Stillwater Police are renewing their efforts to hush excessive motorcycle noise downtown.
Motorcycle noise has been an issue Stillwater has been grappling with for years—it can be deafening to people hanging out at downtown patios and a "nuisance" for residents living downtown, and on Stillwater’s North and South hills.
“It’s a cyclical problem,” Stillwater Police Chief John Gannaway told Patch Wednesday afternoon. “This year we’ve seen an uptick in number of motorcyclists riding through town, and therefore we’ve had an uptick in the number of complaints.”
So police will be conducting enhanced noise enforcement in an attempt to quiet loud bikes.
The main issue is motorcyclists who rev the throttle while sitting at intersections and as they leave the north end of downtown, Gannaway said. A lot of the idling noise is fine, but it becomes an issue when people gun the throttle.
There are some bikes that are just loud no matter what, the chief said, and they too will get some extra attention.
“Motorcyclists need to go easy on the throttle in town, and they’ll be OK,” Gannaway said.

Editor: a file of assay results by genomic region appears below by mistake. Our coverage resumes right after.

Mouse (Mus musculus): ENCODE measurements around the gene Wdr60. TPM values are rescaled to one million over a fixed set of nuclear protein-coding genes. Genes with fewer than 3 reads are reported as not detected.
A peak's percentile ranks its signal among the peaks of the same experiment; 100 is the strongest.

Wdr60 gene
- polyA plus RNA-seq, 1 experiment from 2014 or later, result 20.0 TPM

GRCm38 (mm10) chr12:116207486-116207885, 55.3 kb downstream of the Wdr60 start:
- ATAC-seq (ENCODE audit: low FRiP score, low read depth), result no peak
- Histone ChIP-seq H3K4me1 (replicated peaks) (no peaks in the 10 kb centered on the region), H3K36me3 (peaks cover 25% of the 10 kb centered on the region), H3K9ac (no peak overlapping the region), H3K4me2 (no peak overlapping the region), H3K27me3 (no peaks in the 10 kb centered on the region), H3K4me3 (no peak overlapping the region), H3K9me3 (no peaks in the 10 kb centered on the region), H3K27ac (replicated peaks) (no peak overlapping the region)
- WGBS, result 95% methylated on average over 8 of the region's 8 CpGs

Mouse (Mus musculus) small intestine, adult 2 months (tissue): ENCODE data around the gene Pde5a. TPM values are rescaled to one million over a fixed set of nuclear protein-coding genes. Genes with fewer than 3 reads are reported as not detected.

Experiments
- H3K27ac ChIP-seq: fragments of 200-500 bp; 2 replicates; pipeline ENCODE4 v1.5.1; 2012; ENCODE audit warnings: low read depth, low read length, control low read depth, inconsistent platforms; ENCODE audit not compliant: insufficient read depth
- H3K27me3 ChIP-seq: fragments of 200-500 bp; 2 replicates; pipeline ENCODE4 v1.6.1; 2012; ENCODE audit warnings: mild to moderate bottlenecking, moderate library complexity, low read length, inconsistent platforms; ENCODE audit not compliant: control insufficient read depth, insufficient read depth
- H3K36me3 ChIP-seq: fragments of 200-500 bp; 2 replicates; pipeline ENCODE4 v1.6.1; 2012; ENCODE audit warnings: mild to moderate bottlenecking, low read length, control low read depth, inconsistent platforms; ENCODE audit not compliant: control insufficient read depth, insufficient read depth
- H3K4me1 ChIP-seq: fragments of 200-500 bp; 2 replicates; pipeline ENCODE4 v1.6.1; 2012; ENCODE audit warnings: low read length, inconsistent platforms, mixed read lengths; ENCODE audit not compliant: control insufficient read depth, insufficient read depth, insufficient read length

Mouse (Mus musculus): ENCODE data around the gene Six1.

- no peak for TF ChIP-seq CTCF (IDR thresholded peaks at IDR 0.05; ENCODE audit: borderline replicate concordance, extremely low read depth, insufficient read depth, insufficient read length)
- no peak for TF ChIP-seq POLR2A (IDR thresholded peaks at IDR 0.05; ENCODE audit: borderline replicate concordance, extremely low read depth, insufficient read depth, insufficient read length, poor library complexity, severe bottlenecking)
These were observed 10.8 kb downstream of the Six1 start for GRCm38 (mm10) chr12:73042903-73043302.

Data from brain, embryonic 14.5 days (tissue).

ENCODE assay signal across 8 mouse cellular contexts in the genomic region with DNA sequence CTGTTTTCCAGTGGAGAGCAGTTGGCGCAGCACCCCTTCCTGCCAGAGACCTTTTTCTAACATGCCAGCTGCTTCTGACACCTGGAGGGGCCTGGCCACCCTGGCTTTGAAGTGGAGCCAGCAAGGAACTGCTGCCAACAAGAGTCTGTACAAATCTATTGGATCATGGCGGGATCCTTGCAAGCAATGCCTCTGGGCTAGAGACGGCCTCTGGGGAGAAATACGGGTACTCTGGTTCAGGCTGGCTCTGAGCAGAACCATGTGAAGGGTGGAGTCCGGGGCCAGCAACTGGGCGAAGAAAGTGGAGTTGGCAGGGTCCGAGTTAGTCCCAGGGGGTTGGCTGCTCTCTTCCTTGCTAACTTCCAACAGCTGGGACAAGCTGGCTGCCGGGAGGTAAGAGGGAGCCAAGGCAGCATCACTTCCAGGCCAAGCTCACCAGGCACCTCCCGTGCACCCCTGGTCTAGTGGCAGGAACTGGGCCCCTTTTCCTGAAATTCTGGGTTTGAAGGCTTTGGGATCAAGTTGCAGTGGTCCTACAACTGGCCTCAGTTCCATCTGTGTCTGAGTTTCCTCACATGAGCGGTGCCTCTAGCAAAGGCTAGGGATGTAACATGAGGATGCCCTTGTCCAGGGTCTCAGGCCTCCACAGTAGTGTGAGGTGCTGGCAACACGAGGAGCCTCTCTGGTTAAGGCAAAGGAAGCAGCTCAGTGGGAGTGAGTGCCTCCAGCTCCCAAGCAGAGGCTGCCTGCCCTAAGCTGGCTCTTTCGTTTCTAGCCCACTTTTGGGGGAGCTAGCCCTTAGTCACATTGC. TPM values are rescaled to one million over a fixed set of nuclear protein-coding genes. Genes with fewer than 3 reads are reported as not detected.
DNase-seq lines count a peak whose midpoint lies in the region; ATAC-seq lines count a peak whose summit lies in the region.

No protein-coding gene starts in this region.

Police will use extra patrols downtown during the early evening hours and on weekends to enforce of the city’s noise ordinance, Gannaway said.
Stillwater is a motorcycle destination, Gannaway said. The enforcement isn’t aimed at picking on motorcycles.
“But it is a problem. I get emails and phone calls all the time from residents and people trying to enjoy outdoor cafés who can’t have a conversation with the person sitting next to them,” Gannaway said. “We want to make it clear to motorcyclists that there are potential consequences.”
The way downtown Stillwater is situated, with bluffs and tall buildings, the noise reverberates, Gannaway said, so everyone has to be realistic.
The last time police made an enhanced effort to crack down on motorcycle noise, it caused quite the stir among motorcyclists and residents complaining about the noise, alike.
“The thing is, we all have to be realistic about this problem,” Gannaway said, “and that includes motorcyclists, residents and police officers.”